Increased productivity through innovations and technological updates to products, processes or applications can reduce the need for specialists and so help offset skills shortages in that area. Innovation is primarily driven by competition and favourable conditions for research and development. At the same time, as crucial drivers of innovation and growth, skilled workers themselves can transform know-how into innovation and generate advances in productivity. Thus innovation in Switzerland is also promoted indirectly through the education system.
Focused on the labour market, Switzerland’s differentiated education system is equipped to train qualified personnel for deployment along the entire innovation and value chain. A key prerequisite for Switzerland’s high innovative leverage is its dual vocational system. Graduates are armed with a practice-based state-of-the art training background geared to future needs. They also have the option of continuing on to tertiary studies.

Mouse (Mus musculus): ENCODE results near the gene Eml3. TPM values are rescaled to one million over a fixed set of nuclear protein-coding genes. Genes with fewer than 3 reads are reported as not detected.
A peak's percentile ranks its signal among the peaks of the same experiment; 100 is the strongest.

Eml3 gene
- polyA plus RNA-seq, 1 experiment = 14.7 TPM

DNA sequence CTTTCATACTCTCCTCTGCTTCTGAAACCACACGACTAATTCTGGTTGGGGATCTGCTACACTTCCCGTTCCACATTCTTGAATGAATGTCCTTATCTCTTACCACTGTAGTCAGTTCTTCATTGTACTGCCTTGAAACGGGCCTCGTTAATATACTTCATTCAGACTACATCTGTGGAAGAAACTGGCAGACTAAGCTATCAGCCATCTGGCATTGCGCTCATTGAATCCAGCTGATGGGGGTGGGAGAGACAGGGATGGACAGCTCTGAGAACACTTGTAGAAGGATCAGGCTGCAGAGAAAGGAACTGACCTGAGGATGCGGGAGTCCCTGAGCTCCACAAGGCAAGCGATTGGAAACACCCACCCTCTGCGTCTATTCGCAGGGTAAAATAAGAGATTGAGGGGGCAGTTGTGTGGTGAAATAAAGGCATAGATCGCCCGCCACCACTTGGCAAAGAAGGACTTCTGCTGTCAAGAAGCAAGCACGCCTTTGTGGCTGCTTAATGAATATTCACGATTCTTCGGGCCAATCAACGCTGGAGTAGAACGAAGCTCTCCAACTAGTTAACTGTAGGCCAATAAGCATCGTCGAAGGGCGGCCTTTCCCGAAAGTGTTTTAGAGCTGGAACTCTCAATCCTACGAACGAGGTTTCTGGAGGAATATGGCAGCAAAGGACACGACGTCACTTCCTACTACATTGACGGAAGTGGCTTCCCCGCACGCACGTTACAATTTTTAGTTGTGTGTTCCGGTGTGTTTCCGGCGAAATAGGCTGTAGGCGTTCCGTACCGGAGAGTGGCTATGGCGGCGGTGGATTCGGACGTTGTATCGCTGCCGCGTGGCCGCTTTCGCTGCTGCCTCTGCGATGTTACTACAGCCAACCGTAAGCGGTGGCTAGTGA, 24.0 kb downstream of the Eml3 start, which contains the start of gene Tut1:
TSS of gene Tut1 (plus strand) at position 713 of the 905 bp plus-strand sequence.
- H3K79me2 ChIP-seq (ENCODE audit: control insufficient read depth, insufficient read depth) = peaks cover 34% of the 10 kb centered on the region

Swiss universities provide teaching for both initial training and continued professional development, as well as for research, know-how and technology transfer plus services for third parties. Their contributions to research and development hinge to a large extent on international cooperation. Switzerland’s participation in a global exchange of know-how allows the country to maintain its position at the cutting edge of international research and business.